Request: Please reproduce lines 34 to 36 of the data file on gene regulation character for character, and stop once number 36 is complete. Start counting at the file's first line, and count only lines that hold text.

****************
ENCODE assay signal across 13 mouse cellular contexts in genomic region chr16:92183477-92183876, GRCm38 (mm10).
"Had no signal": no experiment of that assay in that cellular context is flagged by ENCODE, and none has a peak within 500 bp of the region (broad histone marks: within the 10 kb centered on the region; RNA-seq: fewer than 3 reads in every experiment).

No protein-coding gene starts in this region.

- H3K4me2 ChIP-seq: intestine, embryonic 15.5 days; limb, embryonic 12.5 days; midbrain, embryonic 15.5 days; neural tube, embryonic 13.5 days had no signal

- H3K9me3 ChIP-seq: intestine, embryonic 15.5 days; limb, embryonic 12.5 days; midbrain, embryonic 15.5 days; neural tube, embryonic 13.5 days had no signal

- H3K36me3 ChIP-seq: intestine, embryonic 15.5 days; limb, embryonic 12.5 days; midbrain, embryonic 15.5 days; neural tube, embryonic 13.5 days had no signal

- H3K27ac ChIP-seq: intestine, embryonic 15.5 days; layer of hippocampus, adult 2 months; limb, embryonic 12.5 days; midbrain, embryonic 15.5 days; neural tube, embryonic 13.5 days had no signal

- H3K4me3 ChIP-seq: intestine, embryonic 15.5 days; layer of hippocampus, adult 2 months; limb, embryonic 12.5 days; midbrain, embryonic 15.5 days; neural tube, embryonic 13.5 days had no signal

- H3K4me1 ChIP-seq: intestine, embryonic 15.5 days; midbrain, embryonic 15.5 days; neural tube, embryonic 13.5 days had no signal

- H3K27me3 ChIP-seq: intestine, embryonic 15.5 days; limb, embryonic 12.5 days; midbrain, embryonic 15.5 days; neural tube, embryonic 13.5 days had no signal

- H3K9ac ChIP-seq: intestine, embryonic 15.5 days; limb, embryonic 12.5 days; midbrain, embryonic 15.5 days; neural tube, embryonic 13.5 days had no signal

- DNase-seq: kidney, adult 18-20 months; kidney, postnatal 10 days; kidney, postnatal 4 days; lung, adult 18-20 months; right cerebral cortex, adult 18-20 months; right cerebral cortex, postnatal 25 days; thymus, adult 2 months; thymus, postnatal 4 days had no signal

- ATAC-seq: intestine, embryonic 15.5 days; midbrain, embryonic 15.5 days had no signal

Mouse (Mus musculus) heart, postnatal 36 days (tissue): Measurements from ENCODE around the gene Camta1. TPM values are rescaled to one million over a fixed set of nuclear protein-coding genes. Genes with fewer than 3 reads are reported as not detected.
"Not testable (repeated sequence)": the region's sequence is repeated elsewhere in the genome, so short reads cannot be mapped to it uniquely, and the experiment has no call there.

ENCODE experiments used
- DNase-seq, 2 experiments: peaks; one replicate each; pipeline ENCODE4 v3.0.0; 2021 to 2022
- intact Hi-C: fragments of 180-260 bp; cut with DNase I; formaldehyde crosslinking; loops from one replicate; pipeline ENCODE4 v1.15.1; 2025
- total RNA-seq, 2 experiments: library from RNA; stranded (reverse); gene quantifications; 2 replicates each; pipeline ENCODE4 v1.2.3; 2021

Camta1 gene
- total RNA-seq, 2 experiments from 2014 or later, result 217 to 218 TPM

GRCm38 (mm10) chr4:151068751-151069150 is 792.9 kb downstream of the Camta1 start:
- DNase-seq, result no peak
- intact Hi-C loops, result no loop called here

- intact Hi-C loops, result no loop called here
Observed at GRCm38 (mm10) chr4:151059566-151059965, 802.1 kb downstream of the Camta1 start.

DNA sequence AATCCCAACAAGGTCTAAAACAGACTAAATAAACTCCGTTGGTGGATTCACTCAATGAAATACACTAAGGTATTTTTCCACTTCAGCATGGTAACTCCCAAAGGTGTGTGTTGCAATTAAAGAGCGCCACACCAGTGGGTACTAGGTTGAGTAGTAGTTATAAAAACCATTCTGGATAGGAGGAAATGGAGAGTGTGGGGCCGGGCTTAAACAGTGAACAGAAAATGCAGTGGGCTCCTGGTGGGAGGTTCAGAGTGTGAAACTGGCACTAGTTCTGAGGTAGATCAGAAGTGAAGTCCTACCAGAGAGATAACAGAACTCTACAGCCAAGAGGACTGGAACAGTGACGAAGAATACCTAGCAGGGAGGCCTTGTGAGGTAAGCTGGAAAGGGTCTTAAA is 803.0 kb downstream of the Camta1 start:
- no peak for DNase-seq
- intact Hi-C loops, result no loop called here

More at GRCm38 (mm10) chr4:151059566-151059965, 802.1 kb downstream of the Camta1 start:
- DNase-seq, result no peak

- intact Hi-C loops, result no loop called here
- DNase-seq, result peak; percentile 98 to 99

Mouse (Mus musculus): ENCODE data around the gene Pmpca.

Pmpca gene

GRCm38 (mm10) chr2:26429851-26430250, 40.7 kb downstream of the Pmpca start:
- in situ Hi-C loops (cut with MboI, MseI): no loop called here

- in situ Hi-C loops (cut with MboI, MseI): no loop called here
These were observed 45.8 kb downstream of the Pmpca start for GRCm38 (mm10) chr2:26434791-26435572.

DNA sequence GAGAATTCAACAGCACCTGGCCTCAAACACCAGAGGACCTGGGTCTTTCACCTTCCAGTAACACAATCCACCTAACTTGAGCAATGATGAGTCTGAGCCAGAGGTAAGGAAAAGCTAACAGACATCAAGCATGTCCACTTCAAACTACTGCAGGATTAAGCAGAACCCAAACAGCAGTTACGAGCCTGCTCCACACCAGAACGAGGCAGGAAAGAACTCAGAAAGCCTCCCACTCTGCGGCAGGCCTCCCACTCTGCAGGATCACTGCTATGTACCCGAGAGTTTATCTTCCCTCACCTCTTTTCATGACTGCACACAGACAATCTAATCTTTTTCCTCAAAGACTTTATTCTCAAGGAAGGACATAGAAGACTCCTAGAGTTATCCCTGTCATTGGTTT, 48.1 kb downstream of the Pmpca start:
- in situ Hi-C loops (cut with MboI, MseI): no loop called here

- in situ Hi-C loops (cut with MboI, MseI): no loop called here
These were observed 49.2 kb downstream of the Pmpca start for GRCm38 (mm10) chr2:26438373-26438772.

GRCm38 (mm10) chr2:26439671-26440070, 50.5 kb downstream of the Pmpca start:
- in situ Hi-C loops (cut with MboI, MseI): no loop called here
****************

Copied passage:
Mouse (Mus musculus): ENCODE data around the gene Pmpca.

Pmpca gene

GRCm38 (mm10) chr2:26429851-26430250, 40.7 kb downstream of the Pmpca start: